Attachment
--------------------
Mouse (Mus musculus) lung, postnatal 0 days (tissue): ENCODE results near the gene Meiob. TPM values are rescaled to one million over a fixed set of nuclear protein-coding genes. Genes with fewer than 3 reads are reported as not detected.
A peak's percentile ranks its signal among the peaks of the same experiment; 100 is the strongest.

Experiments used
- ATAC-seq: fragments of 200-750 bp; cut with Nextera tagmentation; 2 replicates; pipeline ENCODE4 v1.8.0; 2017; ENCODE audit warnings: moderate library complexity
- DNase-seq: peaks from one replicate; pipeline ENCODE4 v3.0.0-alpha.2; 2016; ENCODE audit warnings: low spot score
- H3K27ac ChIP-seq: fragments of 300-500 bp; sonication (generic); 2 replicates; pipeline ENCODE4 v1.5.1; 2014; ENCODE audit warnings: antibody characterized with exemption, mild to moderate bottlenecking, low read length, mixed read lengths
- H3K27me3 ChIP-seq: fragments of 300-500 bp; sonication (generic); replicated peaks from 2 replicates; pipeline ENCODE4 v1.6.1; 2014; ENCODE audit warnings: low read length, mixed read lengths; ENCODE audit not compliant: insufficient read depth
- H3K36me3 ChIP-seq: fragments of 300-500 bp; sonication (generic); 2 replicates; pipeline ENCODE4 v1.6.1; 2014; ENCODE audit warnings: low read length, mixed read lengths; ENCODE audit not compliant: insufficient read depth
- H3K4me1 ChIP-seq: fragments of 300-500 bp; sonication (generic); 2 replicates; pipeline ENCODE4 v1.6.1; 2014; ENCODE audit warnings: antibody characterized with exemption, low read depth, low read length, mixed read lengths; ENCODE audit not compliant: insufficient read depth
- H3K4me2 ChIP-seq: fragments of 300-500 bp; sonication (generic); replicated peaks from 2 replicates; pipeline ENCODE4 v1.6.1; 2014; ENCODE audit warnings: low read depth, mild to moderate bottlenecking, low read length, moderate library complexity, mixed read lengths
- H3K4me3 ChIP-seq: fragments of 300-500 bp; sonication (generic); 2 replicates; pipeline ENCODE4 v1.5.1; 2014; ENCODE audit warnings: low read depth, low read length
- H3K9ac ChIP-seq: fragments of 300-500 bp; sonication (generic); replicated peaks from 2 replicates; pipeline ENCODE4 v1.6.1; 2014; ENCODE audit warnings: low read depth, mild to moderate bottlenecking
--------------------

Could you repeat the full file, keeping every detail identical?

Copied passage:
Mouse (Mus musculus) lung, postnatal 0 days (tissue): ENCODE results near the gene Meiob. TPM values are rescaled to one million over a fixed set of nuclear protein-coding genes. Genes with fewer than 3 reads are reported as not detected.
A peak's percentile ranks its signal among the peaks of the same experiment; 100 is the strongest.

Experiments used
- ATAC-seq: fragments of 200-750 bp; cut with Nextera tagmentation; 2 replicates; pipeline ENCODE4 v1.8.0; 2017; ENCODE audit warnings: moderate library complexity
- DNase-seq: peaks from one replicate; pipeline ENCODE4 v3.0.0-alpha.2; 2016; ENCODE audit warnings: low spot score
- H3K27ac ChIP-seq: fragments of 300-500 bp; sonication (generic); 2 replicates; pipeline ENCODE4 v1.5.1; 2014; ENCODE audit warnings: antibody characterized with exemption, mild to moderate bottlenecking, low read length, mixed read lengths
- H3K27me3 ChIP-seq: fragments of 300-500 bp; sonication (generic); replicated peaks from 2 replicates; pipeline ENCODE4 v1.6.1; 2014; ENCODE audit warnings: low read length, mixed read lengths; ENCODE audit not compliant: insufficient read depth
- H3K36me3 ChIP-seq: fragments of 300-500 bp; sonication (generic); 2 replicates; pipeline ENCODE4 v1.6.1; 2014; ENCODE audit warnings: low read length, mixed read lengths; ENCODE audit not compliant: insufficient read depth
- H3K4me1 ChIP-seq: fragments of 300-500 bp; sonication (generic); 2 replicates; pipeline ENCODE4 v1.6.1; 2014; ENCODE audit warnings: antibody characterized with exemption, low read depth, low read length, mixed read lengths; ENCODE audit not compliant: insufficient read depth
- H3K4me2 ChIP-seq: fragments of 300-500 bp; sonication (generic); replicated peaks from 2 replicates; pipeline ENCODE4 v1.6.1; 2014; ENCODE audit warnings: low read depth, mild to moderate bottlenecking, low read length, moderate library complexity, mixed read lengths
- H3K4me3 ChIP-seq: fragments of 300-500 bp; sonication (generic); 2 replicates; pipeline ENCODE4 v1.5.1; 2014; ENCODE audit warnings: low read depth, low read length
- H3K9ac ChIP-seq: fragments of 300-500 bp; sonication (generic); replicated peaks from 2 replicates; pipeline ENCODE4 v1.6.1; 2014; ENCODE audit warnings: low read depth, mild to moderate bottlenecking